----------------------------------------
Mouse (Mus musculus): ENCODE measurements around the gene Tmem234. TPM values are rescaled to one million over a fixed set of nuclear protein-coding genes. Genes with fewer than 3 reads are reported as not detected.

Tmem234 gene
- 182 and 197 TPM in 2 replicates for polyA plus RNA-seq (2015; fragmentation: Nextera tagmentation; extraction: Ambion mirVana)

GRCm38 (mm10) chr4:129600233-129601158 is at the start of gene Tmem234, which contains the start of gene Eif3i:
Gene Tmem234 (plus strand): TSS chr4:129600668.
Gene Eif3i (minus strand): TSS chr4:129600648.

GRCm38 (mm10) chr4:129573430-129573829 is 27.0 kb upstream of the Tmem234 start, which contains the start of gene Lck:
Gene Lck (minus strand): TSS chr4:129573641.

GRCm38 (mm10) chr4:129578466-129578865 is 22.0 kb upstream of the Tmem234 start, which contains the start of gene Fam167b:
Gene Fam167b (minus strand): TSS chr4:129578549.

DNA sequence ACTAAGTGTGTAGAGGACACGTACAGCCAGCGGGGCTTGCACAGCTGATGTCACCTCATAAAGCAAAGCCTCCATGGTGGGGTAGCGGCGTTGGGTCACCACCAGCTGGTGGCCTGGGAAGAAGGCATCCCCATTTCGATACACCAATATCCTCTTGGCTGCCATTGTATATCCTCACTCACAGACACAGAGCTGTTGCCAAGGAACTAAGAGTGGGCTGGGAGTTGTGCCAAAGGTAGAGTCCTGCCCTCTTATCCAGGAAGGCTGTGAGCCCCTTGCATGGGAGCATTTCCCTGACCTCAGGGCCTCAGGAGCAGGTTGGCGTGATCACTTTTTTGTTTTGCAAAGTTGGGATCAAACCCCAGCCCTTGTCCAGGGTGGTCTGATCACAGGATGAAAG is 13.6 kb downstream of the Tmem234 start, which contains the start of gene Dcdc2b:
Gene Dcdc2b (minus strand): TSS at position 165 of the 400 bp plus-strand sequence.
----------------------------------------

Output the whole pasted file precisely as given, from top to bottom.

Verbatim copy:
Mouse (Mus musculus): ENCODE measurements around the gene Tmem234. TPM values are rescaled to one million over a fixed set of nuclear protein-coding genes. Genes with fewer than 3 reads are reported as not detected.

Tmem234 gene
- 182 and 197 TPM in 2 replicates for polyA plus RNA-seq (2015; fragmentation: Nextera tagmentation; extraction: Ambion mirVana)

GRCm38 (mm10) chr4:129600233-129601158 is at the start of gene Tmem234, which contains the start of gene Eif3i:
Gene Tmem234 (plus strand): TSS chr4:129600668.
Gene Eif3i (minus strand): TSS chr4:129600648.

GRCm38 (mm10) chr4:129573430-129573829 is 27.0 kb upstream of the Tmem234 start, which contains the start of gene Lck:
Gene Lck (minus strand): TSS chr4:129573641.

GRCm38 (mm10) chr4:129578466-129578865 is 22.0 kb upstream of the Tmem234 start, which contains the start of gene Fam167b:
Gene Fam167b (minus strand): TSS chr4:129578549.

DNA sequence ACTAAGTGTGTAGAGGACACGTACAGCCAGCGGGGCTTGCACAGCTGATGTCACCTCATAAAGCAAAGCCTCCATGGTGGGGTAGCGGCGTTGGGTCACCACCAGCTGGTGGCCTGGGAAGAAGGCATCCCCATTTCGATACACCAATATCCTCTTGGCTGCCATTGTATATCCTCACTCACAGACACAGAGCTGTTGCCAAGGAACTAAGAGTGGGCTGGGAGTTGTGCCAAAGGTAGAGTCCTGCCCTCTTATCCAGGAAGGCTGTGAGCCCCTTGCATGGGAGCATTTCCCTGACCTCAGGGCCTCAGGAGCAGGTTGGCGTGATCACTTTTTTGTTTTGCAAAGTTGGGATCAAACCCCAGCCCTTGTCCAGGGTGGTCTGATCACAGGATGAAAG is 13.6 kb downstream of the Tmem234 start, which contains the start of gene Dcdc2b:
Gene Dcdc2b (minus strand): TSS at position 165 of the 400 bp plus-strand sequence.